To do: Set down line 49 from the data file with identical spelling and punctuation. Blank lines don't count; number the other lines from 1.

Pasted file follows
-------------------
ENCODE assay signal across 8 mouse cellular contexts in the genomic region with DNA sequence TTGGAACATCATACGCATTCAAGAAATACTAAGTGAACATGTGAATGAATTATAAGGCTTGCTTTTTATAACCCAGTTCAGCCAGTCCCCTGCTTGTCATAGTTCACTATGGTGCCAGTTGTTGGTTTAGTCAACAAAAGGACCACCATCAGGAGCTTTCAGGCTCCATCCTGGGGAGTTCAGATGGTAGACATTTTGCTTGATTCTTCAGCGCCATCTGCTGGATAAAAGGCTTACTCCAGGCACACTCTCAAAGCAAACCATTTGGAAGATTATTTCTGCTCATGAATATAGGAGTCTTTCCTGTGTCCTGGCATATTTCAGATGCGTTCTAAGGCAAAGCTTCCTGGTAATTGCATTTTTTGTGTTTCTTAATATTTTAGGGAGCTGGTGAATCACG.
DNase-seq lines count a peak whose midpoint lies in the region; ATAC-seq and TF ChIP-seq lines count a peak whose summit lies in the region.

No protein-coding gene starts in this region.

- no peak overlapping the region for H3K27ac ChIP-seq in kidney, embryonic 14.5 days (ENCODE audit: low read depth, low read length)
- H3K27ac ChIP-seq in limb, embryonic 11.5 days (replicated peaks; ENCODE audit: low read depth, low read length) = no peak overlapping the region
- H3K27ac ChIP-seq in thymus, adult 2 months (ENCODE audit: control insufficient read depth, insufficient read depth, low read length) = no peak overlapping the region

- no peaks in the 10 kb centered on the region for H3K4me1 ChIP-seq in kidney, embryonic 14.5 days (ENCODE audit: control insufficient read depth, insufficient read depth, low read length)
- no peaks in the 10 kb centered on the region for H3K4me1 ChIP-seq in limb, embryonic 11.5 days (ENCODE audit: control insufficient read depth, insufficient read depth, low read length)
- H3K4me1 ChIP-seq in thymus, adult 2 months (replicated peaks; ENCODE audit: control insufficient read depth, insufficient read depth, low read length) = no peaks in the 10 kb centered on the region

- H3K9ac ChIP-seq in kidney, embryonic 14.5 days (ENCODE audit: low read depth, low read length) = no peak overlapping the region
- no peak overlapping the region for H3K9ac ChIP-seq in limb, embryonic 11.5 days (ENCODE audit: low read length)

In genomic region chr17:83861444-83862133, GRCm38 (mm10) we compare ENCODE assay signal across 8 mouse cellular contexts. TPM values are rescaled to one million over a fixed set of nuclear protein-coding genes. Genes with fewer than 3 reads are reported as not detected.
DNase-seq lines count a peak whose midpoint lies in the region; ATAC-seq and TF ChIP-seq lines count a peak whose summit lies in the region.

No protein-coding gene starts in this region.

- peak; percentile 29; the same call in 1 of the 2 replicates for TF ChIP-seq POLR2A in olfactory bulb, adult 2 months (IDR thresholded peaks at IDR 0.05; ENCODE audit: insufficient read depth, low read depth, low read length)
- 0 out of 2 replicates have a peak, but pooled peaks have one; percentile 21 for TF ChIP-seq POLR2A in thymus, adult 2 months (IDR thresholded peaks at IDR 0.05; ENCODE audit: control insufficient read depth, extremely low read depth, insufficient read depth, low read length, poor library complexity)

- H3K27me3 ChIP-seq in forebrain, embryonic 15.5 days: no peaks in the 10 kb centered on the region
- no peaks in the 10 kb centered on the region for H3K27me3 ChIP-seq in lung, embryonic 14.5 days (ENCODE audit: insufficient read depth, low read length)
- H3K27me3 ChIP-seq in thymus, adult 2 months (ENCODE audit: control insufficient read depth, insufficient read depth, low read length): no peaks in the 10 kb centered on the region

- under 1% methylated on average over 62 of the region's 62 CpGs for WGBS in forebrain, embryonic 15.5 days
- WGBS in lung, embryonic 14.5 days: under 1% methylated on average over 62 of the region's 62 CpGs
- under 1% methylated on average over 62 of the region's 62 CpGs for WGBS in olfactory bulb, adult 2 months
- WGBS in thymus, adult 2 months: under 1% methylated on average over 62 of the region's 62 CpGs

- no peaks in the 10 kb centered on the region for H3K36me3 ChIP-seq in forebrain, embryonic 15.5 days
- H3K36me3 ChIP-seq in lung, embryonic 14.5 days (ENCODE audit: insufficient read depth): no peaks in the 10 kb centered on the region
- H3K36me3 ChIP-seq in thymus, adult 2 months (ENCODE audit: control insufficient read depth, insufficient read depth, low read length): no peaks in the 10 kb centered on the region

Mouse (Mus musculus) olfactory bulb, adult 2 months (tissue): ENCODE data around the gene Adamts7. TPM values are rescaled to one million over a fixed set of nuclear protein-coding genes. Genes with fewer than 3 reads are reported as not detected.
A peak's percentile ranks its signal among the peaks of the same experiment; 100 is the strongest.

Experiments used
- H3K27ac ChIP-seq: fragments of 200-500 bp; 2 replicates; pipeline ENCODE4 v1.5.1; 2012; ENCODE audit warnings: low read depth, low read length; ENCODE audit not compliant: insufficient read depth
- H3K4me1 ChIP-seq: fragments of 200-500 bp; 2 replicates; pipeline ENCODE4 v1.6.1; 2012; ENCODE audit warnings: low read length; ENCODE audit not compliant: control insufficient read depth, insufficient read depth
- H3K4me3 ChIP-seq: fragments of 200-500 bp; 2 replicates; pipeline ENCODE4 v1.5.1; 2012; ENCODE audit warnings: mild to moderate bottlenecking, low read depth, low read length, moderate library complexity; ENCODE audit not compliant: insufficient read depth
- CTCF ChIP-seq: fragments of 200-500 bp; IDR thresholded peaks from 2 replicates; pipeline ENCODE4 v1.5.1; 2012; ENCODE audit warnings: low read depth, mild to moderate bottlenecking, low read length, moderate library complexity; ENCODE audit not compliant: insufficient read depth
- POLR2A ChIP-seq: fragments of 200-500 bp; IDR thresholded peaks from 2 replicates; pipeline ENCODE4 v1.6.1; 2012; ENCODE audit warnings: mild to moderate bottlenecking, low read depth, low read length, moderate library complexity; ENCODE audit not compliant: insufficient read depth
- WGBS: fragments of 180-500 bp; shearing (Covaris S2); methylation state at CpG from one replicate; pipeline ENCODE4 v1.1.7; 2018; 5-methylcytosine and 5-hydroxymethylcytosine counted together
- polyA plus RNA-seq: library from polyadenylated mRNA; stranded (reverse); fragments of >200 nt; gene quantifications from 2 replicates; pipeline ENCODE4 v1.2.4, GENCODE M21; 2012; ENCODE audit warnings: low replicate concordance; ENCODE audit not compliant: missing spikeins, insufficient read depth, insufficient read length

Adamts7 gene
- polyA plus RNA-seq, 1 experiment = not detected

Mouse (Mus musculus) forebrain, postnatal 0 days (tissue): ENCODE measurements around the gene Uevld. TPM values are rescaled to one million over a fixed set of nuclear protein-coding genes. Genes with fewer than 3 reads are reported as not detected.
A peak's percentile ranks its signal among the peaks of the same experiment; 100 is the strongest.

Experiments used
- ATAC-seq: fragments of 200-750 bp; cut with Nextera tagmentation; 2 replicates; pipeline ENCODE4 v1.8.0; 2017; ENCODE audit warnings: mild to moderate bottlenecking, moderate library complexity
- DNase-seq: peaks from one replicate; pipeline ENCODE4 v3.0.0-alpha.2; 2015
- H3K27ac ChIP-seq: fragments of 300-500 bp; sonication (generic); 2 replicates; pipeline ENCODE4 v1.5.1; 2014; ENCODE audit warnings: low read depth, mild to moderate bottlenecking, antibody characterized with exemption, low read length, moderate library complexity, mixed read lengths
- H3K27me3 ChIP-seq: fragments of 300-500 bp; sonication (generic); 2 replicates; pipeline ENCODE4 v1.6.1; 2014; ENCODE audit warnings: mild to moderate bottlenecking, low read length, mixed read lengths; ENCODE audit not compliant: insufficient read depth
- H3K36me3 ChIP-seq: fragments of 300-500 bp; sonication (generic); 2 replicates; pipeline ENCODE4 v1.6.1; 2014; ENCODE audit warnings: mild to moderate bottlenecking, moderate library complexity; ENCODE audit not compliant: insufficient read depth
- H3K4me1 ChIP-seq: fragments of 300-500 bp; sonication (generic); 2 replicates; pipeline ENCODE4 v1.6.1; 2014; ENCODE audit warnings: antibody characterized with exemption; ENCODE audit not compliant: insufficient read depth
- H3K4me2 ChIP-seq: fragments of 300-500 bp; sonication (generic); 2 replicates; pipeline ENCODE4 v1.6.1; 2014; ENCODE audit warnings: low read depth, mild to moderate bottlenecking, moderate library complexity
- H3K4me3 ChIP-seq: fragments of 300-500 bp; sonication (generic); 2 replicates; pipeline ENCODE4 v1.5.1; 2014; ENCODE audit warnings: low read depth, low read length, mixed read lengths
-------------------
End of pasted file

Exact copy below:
- H3K4me3 ChIP-seq: fragments of 300-500 bp; sonication (generic); 2 replicates; pipeline ENCODE4 v1.5.1; 2014; ENCODE audit warnings: low read depth, low read length, mixed read lengths